The big question is, what ails this theatre form? Why have people suddenly stopped taking interest in what was the biggest source of entertainment a few years back? There are various reasons. Some say abundance of entertainment sources, while some say rapid urbanisation and fast moving lifestyle. The old organisers are saying shortage of space and budget and lots of paperwork are working as an obstacle. Whatever the reason, is Ramlila dying a slow death?
Ramlila, as the name suggests, depicts the life of Lord Rama and how he saves his wife Sita from the demon Ravana. The story of Ramlila has been adapted from Tulsidas’ Ram Charit Manas as well as Valmiki’s Ramayana. Mostly, it is performed in north India such as Ayodhya, Ramnagar, Benaras, Vrindavan, Almora, Satna and Madhubani.
Therefore, for years Ramlila has been the most attractive mode of entertainment as every narrow lane and neighbourhood would enact it. They say, Ramlila became part of Delhi’s culture during the Mughal era, when they shifted their Capital from Agra to Delhi. It was king Shah Jahan who began Ramlila in Delhi.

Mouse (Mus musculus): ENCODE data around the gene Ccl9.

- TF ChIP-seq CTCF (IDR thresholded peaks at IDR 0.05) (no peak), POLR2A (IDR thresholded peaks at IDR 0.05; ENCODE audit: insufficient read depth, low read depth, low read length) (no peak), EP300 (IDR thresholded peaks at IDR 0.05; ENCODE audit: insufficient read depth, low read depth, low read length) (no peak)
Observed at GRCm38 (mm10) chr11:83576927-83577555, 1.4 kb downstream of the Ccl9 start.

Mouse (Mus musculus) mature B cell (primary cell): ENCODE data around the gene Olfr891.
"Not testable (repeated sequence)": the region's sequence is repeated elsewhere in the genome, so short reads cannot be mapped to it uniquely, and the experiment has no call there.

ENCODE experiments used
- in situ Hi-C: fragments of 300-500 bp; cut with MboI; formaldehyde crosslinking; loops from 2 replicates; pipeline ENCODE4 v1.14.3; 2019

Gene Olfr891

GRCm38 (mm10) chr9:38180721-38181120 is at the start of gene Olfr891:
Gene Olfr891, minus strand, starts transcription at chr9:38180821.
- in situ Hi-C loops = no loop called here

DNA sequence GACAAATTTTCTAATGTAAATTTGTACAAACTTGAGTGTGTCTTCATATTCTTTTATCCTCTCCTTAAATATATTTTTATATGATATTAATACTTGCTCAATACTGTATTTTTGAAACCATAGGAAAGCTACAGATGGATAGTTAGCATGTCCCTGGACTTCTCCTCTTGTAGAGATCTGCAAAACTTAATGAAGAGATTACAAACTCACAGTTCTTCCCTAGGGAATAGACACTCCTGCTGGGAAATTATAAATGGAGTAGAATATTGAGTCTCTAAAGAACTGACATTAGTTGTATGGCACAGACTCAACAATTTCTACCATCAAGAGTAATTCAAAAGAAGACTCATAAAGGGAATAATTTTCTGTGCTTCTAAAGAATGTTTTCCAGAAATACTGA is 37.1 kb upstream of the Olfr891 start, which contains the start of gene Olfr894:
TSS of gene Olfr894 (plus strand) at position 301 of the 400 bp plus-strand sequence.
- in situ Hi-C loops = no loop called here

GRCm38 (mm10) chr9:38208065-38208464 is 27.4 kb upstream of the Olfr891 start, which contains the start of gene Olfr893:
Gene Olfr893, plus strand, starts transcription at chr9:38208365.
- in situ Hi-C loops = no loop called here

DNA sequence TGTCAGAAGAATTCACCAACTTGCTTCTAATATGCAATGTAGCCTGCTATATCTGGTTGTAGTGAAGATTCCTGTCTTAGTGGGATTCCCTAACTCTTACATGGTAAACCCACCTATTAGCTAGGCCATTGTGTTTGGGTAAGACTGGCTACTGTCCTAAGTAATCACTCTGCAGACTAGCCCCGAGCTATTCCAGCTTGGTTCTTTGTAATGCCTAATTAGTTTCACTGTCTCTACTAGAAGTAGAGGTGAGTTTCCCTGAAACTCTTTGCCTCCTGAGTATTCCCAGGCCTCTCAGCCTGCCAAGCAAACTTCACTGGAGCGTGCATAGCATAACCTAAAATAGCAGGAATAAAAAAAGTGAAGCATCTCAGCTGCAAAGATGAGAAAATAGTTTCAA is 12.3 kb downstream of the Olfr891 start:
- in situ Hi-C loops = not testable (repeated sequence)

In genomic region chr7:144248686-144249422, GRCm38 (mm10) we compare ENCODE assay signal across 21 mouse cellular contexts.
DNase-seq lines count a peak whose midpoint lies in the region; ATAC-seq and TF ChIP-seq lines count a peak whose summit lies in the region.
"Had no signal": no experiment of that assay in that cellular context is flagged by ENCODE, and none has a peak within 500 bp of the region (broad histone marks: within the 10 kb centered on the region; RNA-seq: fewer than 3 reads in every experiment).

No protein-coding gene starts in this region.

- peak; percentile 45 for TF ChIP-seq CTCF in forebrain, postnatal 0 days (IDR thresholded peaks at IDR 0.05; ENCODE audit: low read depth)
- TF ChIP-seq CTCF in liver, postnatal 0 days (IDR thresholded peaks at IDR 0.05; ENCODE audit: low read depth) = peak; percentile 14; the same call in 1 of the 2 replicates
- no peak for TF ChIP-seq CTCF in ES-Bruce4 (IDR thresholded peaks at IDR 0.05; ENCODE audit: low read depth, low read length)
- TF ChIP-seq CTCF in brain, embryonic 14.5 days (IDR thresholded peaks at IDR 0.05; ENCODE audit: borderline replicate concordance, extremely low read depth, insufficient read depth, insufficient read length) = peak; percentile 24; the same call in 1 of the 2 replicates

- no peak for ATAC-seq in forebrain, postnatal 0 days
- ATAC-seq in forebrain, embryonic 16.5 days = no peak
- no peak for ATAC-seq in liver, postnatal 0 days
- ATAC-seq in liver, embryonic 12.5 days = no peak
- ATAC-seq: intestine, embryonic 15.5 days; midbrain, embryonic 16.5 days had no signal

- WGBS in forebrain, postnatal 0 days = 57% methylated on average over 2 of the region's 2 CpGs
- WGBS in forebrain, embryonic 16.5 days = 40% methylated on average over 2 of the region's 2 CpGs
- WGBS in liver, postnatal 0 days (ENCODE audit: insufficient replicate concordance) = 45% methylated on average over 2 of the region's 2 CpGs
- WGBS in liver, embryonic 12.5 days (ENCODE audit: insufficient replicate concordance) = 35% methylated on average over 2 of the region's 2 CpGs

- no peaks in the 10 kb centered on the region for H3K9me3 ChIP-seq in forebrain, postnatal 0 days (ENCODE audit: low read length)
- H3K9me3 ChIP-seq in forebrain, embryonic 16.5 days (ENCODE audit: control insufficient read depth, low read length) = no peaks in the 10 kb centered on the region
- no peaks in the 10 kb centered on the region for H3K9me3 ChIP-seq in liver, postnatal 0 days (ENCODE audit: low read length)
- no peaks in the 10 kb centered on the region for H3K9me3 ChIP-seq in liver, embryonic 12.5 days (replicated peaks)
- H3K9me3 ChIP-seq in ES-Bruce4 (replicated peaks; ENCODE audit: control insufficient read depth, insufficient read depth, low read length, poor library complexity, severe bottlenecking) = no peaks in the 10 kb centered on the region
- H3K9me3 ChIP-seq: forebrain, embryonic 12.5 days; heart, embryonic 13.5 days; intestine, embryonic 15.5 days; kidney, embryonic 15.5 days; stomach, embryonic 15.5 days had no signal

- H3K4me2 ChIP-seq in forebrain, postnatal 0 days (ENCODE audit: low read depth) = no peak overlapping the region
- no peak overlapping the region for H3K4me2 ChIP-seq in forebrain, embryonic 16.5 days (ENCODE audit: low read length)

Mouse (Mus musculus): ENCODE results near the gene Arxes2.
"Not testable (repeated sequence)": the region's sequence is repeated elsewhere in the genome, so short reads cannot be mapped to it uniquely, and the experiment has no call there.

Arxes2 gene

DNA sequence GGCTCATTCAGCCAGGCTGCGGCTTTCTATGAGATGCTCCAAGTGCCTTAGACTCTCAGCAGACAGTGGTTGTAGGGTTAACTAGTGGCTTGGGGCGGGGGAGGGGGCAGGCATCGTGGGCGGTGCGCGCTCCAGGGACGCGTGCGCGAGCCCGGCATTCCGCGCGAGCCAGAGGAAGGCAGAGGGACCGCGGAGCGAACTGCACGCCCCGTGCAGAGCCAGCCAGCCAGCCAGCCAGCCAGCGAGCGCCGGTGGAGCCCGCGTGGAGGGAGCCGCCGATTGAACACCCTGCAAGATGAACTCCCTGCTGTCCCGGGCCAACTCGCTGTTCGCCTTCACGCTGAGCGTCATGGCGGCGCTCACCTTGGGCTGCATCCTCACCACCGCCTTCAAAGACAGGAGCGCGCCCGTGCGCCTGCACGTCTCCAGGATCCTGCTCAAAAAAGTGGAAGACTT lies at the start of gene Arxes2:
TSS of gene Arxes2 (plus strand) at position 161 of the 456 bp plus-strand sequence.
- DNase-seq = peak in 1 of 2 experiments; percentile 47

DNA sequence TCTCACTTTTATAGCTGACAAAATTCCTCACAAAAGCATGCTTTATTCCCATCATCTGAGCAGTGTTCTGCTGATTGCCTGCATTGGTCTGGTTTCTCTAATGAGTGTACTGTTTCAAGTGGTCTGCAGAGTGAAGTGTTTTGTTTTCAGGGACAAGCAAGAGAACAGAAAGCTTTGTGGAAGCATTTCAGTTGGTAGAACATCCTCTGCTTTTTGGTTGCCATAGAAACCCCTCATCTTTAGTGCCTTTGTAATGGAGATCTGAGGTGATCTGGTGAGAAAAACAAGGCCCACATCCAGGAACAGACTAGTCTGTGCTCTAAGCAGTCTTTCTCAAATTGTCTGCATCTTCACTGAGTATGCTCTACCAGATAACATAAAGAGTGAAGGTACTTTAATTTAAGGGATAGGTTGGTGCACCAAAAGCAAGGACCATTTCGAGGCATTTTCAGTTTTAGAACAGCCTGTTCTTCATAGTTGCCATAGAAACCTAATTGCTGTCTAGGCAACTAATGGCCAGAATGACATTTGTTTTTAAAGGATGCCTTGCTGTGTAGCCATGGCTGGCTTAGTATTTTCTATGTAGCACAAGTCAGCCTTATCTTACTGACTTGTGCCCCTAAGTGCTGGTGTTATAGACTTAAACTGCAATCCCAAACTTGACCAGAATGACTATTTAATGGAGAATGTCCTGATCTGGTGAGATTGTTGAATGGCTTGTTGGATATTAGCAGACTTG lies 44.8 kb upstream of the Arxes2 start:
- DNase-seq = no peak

What ails it?
What affected Ramlila the most is arrival of other sources of entertainment. Those days, there were a limited number of entertainment sources and, therefore, people would eagerly wait for this festival. After introduction of cable television and now Internet, people are more introvert.
Moreover, today’s fast lifestyle has also affected it. People hardly have any time to spend for these leisure activities. The youth don’t even connect themselves with enactment of this epic. This is the reason that once the Capital had as many as 1,800 registered Ramlila committees in and around Delhi, which is now reduced to just a few hundreds.